Across two interviews today, Mayor Bernard C. “Jack” Young said Police Commissioner Michael Harrison’s crime plan is working, even as shootings and homicides continue apace.
At his weekly press conference, the mayor said the micro-zones police have targeted under the commissioner’s strategy are seeing results, but criminals have now relocated.
“They’re moving out, so we have to start shifting,” he said.
Another component is getting officers out of their cars to engage with citizens and rebuild community trust, he said.
Still, the number of violent crimes is so high of late that, Young said, “half the time, I don’t want to watch the news.” The city has worked with federal and state agencies to catch suspects with open warrants and will continue to do so, he said, but as fast as that happens, new criminal organizations spring up.
“It’s like you plant a flower, in the winter it dies, and then it comes right back,” Young said.
Even with that renewal, the mayor still endorses Harrison’s plan, saying it will take more time for it to produce the reductions in crime the city desires.
And Young is expecting the winter will provide a respite.
“I’m hoping that these colder months will keep [criminals] inside watching TV and doing something positive–working with children who probably need some assistance with homework.”
Appearing hours later on WYPR’s “Midday with Tom Hall,” the mayor was asked how New York City was able to tamp down the mafia in the 1980s and 1990s, while Baltimore’s crime problems have persisted. Young suspected it was their use of zero-tolerance policing, which Baltimore cannot use under the consent decree. (Though it’s something that’s been tried here before, under former police commissioner/current radio host Ed Norris, who was brought from New York to run the BPD in the early 2000s.)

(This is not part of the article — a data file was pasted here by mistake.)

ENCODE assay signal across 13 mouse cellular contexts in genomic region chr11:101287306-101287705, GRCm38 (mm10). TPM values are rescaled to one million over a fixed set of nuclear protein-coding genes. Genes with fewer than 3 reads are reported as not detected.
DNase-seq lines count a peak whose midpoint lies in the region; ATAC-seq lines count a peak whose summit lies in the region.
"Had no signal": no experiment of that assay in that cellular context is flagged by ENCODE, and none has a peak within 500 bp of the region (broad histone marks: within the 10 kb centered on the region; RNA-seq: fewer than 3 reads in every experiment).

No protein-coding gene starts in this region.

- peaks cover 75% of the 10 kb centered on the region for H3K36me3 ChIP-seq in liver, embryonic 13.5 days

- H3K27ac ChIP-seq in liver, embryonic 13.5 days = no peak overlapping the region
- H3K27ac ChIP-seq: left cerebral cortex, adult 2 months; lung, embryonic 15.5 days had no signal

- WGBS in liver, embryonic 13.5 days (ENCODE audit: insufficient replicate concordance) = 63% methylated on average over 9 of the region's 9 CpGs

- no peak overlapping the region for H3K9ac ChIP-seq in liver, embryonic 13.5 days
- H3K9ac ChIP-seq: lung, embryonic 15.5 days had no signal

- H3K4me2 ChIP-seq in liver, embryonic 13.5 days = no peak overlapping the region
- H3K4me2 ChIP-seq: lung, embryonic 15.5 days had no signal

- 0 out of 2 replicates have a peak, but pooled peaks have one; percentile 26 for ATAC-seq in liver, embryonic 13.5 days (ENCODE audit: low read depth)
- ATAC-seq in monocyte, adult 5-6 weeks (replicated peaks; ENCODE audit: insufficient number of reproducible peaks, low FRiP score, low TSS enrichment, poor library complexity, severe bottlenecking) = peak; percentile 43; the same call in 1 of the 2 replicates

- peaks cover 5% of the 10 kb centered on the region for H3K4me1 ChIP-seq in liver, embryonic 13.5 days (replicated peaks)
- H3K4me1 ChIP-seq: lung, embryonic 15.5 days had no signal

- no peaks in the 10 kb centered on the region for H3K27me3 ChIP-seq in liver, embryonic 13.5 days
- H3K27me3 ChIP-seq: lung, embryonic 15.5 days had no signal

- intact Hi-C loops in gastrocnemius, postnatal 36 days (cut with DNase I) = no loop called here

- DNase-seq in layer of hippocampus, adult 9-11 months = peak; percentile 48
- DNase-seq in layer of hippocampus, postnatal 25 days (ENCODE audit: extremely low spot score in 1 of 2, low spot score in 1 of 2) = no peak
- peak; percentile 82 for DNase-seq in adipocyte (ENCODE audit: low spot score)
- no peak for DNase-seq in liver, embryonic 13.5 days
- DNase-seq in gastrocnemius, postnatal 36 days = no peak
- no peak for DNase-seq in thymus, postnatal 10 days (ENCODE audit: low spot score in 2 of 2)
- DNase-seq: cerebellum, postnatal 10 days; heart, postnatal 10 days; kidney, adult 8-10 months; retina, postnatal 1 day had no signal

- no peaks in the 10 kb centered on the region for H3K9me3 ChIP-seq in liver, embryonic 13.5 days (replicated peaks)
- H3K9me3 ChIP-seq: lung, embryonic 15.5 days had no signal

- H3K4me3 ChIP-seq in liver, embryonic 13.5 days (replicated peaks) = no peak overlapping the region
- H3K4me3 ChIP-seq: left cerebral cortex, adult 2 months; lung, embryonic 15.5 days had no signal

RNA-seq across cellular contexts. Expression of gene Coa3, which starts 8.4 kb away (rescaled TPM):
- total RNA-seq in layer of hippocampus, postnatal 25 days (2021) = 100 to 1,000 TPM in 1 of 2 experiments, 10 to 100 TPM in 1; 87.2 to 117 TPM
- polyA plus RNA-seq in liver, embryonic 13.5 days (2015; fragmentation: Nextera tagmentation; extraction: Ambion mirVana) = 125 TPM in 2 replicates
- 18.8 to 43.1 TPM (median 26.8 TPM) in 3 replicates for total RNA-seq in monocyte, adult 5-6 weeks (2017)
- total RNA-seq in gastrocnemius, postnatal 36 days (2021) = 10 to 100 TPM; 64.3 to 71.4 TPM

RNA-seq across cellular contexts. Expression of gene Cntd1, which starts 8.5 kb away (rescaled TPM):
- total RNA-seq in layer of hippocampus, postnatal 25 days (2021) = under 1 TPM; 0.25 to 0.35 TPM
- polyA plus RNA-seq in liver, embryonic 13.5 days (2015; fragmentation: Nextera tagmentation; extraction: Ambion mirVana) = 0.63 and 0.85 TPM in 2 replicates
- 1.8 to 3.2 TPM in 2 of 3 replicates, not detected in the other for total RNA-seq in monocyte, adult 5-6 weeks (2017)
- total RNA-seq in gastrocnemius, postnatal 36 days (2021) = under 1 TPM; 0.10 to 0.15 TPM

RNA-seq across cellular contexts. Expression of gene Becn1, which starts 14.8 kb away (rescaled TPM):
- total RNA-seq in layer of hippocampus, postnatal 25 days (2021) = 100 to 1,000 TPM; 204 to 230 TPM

Officers now are being very cautious he said, attributing that to the conviction of members of the Gun Trace Task Force, a literal rogue unit that was convicted of planting evidence, robbing citizens, overtime fraud and a host of other crimes.
Cops are now worried they will be prosecuted when they try to stop someone, Young said.
“Not that they’re doing it wrong intentionally, but they try to apprehend somebody and they get a lawsuit that ‘you twisted my arm too hard,’ and ‘I broke my wrist’ or ‘I broke my arm’–those kind of things. So they’re being very cautious.”
Still, it is incumbent upon officers to rebuild trust in the department, he said.
“What we ask them to do is: You took an oath to serve and protect. And we want you to get out the cars, engage the community so we can build up that community-police relation[ship] again, and move around all of the areas of the city that you have to patrol.”
And if that works, police will start getting better information to build stronger cases and make arrests, Young said, adding the police commissioner, city council and mayor can’t solve crime by themselves.
“We can’t do this alone,” he said. “The community knows who’s committing the murders, the shootings, the carjackings.”
There’s a difference in how this is handled in various parts of the city, he added. The white community is typically more willing to come forward, while the African-American community is often hesitant, he said, calling back to an infamous fire bombing that killed a family of seven and other acts of witness intimidation.
If the BPD is able to improve its standing, he said, “people will start talking.”
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